Wolf's Den II: expansion plans

A young boy crawling through a hollowed out tree in Wolf's Den natural play area

Our natural play area has been so popular since its launch in 2013, the estate team is looking to expand it, but only after carefully considering our wildlife habitats, consulting with the public and our partners. 

Climbing trees and getting muddy knees are memories from childhood we all treasure. But when we built our Wolf’s Den natural play area in 2013, it was fuelled by our Natural Childhood report that had highlighted children were losing their connection to nature. Time spent outdoors had halved in just one generation.

Since 2013, our natural play area complete with den building, rope swings, balancing beams and wooden carvings of wolves has seen thousands of families leaping and swinging into the woodland space next to our historic walled garden. 

Discover two wolves in Erddig's natural play area
One of Erddig's carved wolves with children playing in background
Discover two wolves in Erddig's natural play area

Winter conservation

The play area has been so popular, the ground around the beautiful trees has been compacted, restricting their ability to draw in the nutrients they need to thrive, in turn restricting our opening times. We’ve had to close Wolf’s Den for winter conservation, to allow the trees time and space to breathe; a big disappointment to visitors who like to visit us throughout the year.

Wolf’s Den II 

A solution to this problem would be to develop another natural play area in the woodland next to Wolf’s Den, so that we have two areas available to use and rotate. This would allow our visitors to play naturally throughout the year. We’ve identified the space in the original historic pleasure ground designed by William Emes that runs next to the historic remains of the Norman Motte and Bailey castle.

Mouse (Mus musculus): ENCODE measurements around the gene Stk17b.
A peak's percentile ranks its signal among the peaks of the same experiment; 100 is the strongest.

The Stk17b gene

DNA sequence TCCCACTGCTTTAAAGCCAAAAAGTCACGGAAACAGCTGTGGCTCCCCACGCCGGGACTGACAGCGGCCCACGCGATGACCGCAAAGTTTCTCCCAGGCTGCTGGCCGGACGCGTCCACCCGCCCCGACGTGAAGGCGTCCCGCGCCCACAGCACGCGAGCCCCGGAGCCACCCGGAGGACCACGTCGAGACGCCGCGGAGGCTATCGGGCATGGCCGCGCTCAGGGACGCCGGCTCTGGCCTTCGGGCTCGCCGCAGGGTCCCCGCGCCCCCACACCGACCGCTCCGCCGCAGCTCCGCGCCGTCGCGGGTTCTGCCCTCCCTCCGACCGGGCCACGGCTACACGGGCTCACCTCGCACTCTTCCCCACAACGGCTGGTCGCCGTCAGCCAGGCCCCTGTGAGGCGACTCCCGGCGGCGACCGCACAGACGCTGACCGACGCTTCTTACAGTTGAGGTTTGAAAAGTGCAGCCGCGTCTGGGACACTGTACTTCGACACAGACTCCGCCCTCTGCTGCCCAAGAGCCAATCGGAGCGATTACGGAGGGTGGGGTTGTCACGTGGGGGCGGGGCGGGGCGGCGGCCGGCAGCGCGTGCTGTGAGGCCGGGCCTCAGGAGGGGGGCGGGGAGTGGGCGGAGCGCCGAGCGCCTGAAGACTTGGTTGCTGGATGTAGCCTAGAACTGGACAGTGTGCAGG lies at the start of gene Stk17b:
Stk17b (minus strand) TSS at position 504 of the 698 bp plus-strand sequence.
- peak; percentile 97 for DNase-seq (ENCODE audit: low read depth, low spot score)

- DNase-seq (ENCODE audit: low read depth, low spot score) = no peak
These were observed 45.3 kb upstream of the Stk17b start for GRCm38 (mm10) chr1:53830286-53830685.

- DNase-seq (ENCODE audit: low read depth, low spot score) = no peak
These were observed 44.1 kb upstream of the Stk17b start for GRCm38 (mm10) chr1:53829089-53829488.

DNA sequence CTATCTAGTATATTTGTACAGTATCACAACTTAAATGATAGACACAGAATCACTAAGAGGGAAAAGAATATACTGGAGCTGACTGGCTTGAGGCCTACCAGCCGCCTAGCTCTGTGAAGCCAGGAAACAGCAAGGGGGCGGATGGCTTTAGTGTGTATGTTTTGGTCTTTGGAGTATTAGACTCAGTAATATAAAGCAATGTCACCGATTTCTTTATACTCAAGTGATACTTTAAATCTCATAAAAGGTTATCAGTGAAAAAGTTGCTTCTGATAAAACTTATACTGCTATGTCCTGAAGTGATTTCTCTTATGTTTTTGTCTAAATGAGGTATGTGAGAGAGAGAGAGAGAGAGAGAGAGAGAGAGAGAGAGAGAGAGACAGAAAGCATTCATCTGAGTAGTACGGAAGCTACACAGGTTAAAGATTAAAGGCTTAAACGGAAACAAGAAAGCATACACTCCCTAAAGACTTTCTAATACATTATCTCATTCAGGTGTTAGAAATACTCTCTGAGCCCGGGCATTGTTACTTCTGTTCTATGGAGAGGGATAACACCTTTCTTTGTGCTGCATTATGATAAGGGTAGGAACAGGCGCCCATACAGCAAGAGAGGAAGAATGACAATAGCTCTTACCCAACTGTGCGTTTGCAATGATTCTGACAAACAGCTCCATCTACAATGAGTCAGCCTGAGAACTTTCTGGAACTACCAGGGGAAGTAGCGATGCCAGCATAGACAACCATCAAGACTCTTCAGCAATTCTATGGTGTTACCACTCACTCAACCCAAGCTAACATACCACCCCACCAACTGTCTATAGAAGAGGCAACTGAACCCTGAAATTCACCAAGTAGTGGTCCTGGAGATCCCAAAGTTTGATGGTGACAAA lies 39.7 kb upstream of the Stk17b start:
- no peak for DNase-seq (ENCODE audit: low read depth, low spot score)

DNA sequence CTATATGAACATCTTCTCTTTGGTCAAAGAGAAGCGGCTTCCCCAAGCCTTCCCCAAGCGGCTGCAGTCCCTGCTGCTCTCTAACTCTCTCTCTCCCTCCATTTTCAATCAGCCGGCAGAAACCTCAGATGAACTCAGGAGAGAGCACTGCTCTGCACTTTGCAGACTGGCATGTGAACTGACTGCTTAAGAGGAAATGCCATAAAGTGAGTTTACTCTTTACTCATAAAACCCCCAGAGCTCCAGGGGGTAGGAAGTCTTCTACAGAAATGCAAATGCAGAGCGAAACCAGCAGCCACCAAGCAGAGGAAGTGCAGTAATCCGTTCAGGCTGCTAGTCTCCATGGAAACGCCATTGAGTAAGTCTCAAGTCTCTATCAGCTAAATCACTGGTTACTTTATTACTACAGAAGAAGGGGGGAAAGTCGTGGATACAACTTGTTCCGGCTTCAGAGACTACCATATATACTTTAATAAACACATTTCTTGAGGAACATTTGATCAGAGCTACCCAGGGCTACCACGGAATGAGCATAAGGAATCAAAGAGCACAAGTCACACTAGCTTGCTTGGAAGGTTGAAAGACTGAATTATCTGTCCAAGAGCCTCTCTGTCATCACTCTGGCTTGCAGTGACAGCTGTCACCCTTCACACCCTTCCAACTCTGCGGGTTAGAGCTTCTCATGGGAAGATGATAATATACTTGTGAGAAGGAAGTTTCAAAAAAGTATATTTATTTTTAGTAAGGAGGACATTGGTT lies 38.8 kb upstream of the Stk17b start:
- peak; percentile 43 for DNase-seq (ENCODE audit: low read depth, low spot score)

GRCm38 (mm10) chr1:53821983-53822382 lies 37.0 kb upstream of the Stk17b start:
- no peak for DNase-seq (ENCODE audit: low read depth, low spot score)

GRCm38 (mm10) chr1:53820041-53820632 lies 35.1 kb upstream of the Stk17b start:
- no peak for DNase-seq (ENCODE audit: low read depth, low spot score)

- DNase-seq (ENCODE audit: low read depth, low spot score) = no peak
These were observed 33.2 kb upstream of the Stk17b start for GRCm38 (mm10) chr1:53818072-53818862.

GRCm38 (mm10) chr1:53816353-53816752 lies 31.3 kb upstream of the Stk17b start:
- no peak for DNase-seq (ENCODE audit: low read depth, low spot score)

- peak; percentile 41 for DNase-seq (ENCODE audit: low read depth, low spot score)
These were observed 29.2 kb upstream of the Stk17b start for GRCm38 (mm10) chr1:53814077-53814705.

Head Ranger and National Trust Project Manager James Stein said:
“It’s very early days and there’s still a lot of work to be done to research and investigate the area and its rich variety of wildlife. We’ll be working with a range of partners over the coming months to see what’s feasible, but we’d like to start the ball rolling, or sow seeds, by sharing some initial ideas and asking our Easter visitors what they’d like to see.”

What would you like to see in a new play area?
A watercolour artist's impression of how Wolf's Den II could look
What would you like to see in a new play area?

Tell us what you think

During the Easter holidays we’re running an informal consultation from 15 to 29 April in Wolf’s Den to gather some initial thoughts and ideas from our visitors.

Take a look at the artist’s impression created for the space and the kind of things we’re exploring for the space, using natural materials from the estate and doing everything we can to ensure everyone who visits gets the most out of a special connection with nature. From smelling wild garlic and listening out for the woodpeckers in spring to identifying fallen leaves and seeds in autumn and winter.

You can feedback your comments by emailing the Project Manager on erddig@nationaltrust.org.uk , by finding us on social or by posting them to us at National Trust Erddig, Wrexham LL13 OYT marking them Wolf’s Den II informal consultation. We’ll also be on site in Wolf’s Den from 15 April to 29 April asking for feedback during the Easter holidays, so be sure to come and have a look at the plans and tell us what you think.